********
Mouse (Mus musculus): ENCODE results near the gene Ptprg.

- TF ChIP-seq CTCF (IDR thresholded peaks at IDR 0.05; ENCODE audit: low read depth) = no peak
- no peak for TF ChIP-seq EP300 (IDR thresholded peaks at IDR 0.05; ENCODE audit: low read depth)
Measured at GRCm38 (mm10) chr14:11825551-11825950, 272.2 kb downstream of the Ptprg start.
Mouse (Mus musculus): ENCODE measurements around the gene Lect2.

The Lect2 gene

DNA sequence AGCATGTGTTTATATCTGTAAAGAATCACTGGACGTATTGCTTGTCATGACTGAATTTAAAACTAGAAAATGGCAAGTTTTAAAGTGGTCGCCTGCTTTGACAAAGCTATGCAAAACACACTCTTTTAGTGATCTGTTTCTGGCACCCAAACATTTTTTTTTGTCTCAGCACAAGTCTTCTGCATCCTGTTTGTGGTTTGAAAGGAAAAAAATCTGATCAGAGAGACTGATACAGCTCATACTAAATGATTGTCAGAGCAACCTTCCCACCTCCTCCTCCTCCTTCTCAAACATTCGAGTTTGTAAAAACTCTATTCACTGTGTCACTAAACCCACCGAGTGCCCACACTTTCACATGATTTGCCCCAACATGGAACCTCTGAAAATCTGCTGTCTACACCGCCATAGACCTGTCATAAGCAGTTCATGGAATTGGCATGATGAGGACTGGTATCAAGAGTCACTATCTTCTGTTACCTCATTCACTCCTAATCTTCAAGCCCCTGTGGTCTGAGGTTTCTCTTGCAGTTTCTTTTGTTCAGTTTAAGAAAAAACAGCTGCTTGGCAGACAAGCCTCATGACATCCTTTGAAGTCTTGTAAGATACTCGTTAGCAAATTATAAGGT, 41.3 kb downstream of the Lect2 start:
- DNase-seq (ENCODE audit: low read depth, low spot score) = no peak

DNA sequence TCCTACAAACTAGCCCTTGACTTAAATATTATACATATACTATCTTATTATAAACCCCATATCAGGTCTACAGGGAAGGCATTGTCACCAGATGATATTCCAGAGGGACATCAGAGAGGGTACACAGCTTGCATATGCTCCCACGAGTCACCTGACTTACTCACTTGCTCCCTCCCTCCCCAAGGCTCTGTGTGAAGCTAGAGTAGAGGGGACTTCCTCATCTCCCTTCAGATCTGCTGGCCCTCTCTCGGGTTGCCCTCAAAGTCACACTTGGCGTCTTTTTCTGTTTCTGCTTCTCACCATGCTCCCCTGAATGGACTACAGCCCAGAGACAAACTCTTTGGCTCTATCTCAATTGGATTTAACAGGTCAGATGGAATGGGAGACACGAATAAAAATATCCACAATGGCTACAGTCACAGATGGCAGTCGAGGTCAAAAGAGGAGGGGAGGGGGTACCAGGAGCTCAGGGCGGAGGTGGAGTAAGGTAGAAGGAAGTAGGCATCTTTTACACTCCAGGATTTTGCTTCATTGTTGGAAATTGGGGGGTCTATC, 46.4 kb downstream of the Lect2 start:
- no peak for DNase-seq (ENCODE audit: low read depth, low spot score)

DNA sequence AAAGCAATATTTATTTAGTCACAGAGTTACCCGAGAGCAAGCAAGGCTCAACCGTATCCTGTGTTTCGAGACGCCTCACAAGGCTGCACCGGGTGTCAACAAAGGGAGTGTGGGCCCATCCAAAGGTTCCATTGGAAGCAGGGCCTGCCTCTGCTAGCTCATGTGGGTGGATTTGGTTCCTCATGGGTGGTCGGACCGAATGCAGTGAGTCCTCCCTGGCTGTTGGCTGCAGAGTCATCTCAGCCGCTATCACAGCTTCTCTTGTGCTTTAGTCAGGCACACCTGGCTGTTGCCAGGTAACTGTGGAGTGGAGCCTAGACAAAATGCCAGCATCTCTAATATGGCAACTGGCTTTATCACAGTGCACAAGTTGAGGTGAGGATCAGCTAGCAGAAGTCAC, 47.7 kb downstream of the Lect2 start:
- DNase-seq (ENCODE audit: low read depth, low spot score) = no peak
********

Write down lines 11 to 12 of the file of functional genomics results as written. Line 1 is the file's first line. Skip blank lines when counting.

DNA sequence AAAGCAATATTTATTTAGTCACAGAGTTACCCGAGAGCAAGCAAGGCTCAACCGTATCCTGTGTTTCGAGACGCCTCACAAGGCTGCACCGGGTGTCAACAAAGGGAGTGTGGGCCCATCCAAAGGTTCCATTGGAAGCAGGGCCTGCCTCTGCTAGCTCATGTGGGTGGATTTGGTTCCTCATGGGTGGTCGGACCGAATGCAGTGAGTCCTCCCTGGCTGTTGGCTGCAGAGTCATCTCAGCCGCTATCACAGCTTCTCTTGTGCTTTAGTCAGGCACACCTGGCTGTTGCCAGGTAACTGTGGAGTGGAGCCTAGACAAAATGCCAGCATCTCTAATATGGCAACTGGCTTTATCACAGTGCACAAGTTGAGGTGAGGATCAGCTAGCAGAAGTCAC, 47.7 kb downstream of the Lect2 start:
- DNase-seq (ENCODE audit: low read depth, low spot score) = no peak